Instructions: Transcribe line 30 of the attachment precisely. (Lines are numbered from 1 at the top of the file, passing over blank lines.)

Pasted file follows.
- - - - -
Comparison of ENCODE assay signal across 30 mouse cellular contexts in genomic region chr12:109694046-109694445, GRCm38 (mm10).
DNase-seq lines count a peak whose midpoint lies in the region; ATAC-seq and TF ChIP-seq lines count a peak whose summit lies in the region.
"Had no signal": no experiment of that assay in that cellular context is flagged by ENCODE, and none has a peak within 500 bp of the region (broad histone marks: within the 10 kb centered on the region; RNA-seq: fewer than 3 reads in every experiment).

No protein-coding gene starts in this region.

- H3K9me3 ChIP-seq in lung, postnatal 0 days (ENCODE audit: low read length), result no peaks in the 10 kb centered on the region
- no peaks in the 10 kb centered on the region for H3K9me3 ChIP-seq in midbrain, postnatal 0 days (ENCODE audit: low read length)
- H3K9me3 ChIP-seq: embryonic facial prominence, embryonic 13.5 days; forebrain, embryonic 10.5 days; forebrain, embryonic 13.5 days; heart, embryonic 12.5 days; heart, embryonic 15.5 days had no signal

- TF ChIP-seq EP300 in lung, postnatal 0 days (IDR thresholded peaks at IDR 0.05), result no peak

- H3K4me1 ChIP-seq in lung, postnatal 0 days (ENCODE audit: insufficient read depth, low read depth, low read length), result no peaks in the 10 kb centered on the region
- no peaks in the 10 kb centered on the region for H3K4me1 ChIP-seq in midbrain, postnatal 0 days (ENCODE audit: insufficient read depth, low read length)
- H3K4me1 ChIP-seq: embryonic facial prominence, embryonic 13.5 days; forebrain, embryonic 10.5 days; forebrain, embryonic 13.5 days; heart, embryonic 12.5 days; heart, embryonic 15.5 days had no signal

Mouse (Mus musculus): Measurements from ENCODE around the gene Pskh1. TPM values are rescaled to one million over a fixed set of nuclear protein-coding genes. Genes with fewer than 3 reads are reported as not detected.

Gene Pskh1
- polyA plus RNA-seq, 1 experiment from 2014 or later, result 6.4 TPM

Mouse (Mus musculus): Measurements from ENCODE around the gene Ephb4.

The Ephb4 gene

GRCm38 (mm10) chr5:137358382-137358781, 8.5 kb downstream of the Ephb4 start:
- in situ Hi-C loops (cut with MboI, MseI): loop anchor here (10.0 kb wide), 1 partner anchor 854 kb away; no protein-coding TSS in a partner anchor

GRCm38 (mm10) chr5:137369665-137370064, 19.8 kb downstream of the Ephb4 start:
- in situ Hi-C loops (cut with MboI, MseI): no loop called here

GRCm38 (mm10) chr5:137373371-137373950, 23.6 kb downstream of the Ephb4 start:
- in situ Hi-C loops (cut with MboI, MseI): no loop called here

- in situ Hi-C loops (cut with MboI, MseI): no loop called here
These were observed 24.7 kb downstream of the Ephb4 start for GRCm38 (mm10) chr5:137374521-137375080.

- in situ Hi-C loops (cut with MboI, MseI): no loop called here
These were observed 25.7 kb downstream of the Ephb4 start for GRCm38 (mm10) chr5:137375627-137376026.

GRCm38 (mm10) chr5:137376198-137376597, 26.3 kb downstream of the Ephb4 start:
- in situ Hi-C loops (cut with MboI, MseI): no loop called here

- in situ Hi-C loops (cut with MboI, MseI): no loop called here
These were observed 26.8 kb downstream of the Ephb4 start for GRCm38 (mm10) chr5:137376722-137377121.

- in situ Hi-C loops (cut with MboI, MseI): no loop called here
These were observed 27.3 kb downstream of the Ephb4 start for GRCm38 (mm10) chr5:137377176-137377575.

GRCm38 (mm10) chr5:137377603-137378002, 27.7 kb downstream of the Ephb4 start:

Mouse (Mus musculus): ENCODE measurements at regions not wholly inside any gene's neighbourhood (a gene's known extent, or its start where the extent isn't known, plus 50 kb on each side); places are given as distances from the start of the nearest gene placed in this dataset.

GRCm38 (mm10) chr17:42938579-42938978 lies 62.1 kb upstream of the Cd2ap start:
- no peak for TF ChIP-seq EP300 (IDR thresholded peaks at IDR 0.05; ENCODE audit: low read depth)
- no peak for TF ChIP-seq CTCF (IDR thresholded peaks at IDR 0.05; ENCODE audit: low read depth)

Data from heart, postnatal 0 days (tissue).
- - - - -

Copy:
These were observed 26.8 kb downstream of the Ephb4 start for GRCm38 (mm10) chr5:137376722-137377121.